A few weeks ago, the writer (a new mother) of a Tumblr I read posted an excerpt from a blog she reads. This included a passage I love from a book I love, with the comment that “we need to re-read everything after we have our first child.” I sat there thinking THAT IS SO TRUE, then I clicked the link and realized that the blog she was quoting was mine. So I wound up reading my old post, and a few others. I thought it’d been about a year since I last posted here, but it’s been two. The funny thing is that that doesn’t seem like an outrageous amount of time to be off by anymore. At my age, already, a year can seem like so little time, so fast. But with a young child, every year everything is different. As a parent, interacting with my child, I operate on multiple time scales all the time. But I think this was always true, that there were always “fast-moving” parts and “slow-moving” parts of my conscious identity.
Has anything changed? My daughter is three years old, a full-fledged kid who talks and goes to preschool and has a whole set of proclivities and abilities that are distinct from my own, a reality she’s increasingly able to share linguistically. And a nicer wardrobe and longer hair than mine.
Magda, a longtime internet compatriot, now a very new mother, said she liked my motherhood writing in an Instagram comment a couple days ago, and my immediate reaction was to think, “what motherhood writing?” My sense of the matter is that I stopped writing when I became a mother. Or at least that I no longer had any time to do any writing but academic writing, which I’m doing a LOT of, as I near the end of my Ph.D. program.
My identity as a mother isn’t something that’s constantly at the forefront of my concerns now — clearly that was still, explicitly, a very big deal when I last posted here, when Franny was one year old. It’s hard to recreate a mental model of myself as a non-mother, not-yet-mother for comparison now. I can conjure up the feeling of yearning for a child, but filtered through the future-now of parenthood. The overwhelming whole-new-kind-of-love of new parenthood fades into the background most of the time, it just is, which is a little sad, though sometimes I still get knocked over the head with it, and gasp.
Meanwhile, the overwhelming difficulty of it knocks me around frequently (says every parent of every kid this age, or any age, ever). I think having a child has now taught me just as much about anger as it has about love. Though I may be a special case, since for a long time I was convinced I didn’t even feel anger, that the whole range of negative emotions just came out as sadness for me. Nope, it turns out, not true, not even.
My daughter’s first cousin was born a week ago, and the potency of this for me (ever since the pregnancy was announced, really) is sticking, moreso because she’s not on “my side.” I’ve known neither of them, H’s brother and sister-in-law, for long (now that 4 years no longer qualifies as long) or particularly well, but my immediate, undeniable love for their baby has changed my understanding of family. I spent the birthday in tears, as we received photos, the ones of mother and daughter shortly after birth so unspeakably beautiful to me. Because of this, I’ve been thinking a lot on the intensity of the postpartum period, the sleep deprivation everyone knows is coming but no one can anticipate, the total recalculation of reality tied in with utter exhaustion. My perspective on all this all three years later has changed so much, but I remember the shock of it, and look on at this brand new family with sympathy and awe, gratitude for the window I’m offered.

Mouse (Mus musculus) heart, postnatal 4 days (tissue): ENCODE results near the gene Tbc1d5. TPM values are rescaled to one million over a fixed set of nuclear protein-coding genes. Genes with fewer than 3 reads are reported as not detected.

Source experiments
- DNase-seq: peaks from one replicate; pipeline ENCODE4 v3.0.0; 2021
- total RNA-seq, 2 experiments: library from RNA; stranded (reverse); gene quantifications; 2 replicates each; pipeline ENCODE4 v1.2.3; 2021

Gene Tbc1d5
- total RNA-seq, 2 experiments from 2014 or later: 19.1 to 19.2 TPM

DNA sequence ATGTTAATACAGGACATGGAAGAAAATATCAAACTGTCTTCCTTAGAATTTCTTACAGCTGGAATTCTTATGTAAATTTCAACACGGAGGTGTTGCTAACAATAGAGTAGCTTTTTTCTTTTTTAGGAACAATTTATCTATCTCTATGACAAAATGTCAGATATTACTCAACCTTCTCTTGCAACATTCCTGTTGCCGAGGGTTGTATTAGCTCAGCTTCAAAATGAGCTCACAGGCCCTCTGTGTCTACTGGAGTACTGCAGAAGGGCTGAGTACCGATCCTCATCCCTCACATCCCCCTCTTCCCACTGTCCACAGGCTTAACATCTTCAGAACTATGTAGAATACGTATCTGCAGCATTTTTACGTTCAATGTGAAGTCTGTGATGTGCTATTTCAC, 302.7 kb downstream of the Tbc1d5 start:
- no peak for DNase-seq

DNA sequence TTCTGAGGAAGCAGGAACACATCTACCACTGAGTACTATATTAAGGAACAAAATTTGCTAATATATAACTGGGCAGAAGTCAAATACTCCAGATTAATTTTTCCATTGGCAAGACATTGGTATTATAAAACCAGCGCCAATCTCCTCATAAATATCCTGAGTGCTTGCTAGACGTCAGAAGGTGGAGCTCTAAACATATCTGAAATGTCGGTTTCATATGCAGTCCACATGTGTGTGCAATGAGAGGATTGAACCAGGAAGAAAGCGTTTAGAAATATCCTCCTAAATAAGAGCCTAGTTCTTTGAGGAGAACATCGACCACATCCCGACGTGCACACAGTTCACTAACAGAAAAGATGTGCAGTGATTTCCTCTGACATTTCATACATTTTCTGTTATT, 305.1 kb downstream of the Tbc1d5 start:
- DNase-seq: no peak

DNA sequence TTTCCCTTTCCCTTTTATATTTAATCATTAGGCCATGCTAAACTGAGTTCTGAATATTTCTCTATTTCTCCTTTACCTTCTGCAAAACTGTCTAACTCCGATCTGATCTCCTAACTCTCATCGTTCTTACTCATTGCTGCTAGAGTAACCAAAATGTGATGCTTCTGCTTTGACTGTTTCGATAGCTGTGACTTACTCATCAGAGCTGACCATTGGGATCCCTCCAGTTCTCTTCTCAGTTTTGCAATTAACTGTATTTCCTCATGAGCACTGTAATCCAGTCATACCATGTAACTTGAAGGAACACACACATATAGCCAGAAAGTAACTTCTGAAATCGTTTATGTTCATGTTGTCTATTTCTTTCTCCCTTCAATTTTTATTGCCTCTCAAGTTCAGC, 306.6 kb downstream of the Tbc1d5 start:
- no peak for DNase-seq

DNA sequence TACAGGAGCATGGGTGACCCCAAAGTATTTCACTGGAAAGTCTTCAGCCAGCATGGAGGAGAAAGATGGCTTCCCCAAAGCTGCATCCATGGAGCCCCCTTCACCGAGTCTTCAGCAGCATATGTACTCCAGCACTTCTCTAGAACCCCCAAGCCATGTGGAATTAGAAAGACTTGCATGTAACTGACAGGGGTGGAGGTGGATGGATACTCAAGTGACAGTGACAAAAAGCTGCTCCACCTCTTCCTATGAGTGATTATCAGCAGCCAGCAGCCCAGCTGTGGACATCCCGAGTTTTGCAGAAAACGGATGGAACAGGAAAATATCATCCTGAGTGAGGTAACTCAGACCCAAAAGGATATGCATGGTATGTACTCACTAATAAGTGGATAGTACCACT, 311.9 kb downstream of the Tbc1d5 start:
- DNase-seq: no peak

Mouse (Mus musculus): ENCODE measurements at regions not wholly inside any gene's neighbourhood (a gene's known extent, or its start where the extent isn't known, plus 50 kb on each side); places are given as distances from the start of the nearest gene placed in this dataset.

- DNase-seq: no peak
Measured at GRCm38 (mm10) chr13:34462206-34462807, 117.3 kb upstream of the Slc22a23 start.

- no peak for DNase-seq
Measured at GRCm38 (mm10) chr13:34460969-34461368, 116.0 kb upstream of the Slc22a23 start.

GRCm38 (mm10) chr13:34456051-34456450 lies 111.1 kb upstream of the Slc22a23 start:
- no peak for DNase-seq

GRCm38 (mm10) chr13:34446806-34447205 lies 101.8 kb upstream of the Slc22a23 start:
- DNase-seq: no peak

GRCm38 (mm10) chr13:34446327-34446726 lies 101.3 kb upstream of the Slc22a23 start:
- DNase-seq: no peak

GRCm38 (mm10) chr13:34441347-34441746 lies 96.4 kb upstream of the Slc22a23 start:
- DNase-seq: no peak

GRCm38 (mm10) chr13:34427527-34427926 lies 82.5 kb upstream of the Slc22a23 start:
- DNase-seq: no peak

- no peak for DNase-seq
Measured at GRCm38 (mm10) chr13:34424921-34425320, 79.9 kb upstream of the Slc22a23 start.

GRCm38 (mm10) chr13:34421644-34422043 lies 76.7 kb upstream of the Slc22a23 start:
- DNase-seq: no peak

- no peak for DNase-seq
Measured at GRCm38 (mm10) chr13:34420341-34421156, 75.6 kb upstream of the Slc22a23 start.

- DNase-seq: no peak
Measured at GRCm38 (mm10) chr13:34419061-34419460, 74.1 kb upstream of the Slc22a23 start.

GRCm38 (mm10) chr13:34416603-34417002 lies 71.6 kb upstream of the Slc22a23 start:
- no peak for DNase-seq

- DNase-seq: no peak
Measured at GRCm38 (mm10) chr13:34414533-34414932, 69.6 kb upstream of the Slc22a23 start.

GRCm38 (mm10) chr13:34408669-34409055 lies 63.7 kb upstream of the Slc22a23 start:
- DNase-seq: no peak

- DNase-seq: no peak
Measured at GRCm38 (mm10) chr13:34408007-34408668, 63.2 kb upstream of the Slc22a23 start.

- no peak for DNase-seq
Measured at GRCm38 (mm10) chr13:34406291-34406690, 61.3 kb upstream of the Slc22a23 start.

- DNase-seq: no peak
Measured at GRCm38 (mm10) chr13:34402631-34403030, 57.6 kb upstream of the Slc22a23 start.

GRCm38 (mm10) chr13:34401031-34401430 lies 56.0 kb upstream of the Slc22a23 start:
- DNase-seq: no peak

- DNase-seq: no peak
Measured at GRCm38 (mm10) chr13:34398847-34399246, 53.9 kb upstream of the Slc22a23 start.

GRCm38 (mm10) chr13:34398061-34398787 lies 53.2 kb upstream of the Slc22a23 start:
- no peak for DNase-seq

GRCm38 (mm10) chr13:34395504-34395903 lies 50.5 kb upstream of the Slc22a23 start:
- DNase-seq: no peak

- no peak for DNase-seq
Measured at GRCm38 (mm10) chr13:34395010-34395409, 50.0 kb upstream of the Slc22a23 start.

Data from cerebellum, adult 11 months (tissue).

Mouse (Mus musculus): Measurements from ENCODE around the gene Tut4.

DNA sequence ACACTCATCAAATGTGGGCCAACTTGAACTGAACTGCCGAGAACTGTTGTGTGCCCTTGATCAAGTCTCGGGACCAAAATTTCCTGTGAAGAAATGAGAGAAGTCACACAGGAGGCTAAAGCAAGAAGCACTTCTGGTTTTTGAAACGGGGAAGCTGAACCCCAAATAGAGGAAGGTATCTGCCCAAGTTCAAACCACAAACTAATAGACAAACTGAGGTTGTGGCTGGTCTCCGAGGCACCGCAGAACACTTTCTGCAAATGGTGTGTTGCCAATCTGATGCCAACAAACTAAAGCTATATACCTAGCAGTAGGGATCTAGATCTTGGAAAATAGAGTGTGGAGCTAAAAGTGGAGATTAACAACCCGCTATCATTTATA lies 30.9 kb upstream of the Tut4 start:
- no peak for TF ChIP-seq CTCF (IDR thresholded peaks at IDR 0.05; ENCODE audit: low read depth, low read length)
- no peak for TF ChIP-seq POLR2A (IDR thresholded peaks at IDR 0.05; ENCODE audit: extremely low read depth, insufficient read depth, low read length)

Other things: We spent 6 months in Berkeley, and none of us wanted to come back. While we were there, I lost over ten pounds just from walking everywhere instead of sitting in a car. When we returned, Franny was literally packing her stuff to go back to “Blurky”, and asked for her old school daily. Back in San Diego I am spending as much time in the hot-tub as I can, a 2015 New Year’s resolution I completely failed on in 2015, along with writing more, writing at all, which is one of my resolutions every year. I’ve have been reading more fiction/memoir, by which I mean way, way less than I did before I started grad school, but much more than when F was a baby. I read almost all women. Sarah Manguso may have been my most exciting discovery of 2015. Reading a mammoth (not Manguso!) while doing conference travel finally forced me to start reading on Kindle. I’m near the end of the second of the Elena Ferrante novels now, and starting get the craze — they do capture female friendship in a way I’ve never seen.
My friend oldest girlfriend came to visit me for New Years, a massive happiness. We calculated that we’ve been friends for 20 years. I hadn’t seen her in 4, which on the one hand doesn’t matter in the context of a friendship so long, because it feels just the same as ever to be with her, like no time has gone by, but on the other hand matters a great deal, because it made me *so* happy so see her, and the older I get the more I realize how precious these relationships between women are. To be parted from a person whose presence can cause that much happiness, for years and years, is the stuff of tragic romance novels. Only they’re the romances that rarely get written, much less so the ones involving a woman and a man, and those that involve a woman and her child.